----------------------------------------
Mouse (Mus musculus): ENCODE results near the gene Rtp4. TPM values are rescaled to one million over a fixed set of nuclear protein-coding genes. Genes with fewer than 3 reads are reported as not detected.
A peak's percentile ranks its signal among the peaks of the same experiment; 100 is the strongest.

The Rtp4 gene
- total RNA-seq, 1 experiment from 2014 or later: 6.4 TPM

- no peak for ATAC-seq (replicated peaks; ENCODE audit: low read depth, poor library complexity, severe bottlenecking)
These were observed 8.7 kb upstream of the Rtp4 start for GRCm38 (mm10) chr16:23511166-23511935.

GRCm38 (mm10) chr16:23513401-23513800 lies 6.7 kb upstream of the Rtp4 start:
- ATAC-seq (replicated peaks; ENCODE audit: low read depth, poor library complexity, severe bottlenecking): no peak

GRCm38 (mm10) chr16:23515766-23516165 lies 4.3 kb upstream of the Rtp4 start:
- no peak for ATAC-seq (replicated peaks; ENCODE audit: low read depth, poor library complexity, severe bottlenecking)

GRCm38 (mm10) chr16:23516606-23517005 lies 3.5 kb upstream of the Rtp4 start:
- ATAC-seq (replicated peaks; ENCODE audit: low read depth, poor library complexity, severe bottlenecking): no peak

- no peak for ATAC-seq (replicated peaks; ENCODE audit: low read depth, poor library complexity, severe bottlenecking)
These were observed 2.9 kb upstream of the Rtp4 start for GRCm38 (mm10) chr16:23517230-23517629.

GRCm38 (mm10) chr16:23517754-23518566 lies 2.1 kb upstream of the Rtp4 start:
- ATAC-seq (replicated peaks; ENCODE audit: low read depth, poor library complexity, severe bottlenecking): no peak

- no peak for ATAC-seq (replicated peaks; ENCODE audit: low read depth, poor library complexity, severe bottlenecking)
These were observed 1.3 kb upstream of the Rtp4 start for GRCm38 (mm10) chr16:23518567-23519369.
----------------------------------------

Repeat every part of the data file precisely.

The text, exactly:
Mouse (Mus musculus): ENCODE results near the gene Rtp4. TPM values are rescaled to one million over a fixed set of nuclear protein-coding genes. Genes with fewer than 3 reads are reported as not detected.
A peak's percentile ranks its signal among the peaks of the same experiment; 100 is the strongest.

The Rtp4 gene
- total RNA-seq, 1 experiment from 2014 or later: 6.4 TPM

- no peak for ATAC-seq (replicated peaks; ENCODE audit: low read depth, poor library complexity, severe bottlenecking)
These were observed 8.7 kb upstream of the Rtp4 start for GRCm38 (mm10) chr16:23511166-23511935.

GRCm38 (mm10) chr16:23513401-23513800 lies 6.7 kb upstream of the Rtp4 start:
- ATAC-seq (replicated peaks; ENCODE audit: low read depth, poor library complexity, severe bottlenecking): no peak

GRCm38 (mm10) chr16:23515766-23516165 lies 4.3 kb upstream of the Rtp4 start:
- no peak for ATAC-seq (replicated peaks; ENCODE audit: low read depth, poor library complexity, severe bottlenecking)

GRCm38 (mm10) chr16:23516606-23517005 lies 3.5 kb upstream of the Rtp4 start:
- ATAC-seq (replicated peaks; ENCODE audit: low read depth, poor library complexity, severe bottlenecking): no peak

- no peak for ATAC-seq (replicated peaks; ENCODE audit: low read depth, poor library complexity, severe bottlenecking)
These were observed 2.9 kb upstream of the Rtp4 start for GRCm38 (mm10) chr16:23517230-23517629.

GRCm38 (mm10) chr16:23517754-23518566 lies 2.1 kb upstream of the Rtp4 start:
- ATAC-seq (replicated peaks; ENCODE audit: low read depth, poor library complexity, severe bottlenecking): no peak

- no peak for ATAC-seq (replicated peaks; ENCODE audit: low read depth, poor library complexity, severe bottlenecking)
These were observed 1.3 kb upstream of the Rtp4 start for GRCm38 (mm10) chr16:23518567-23519369.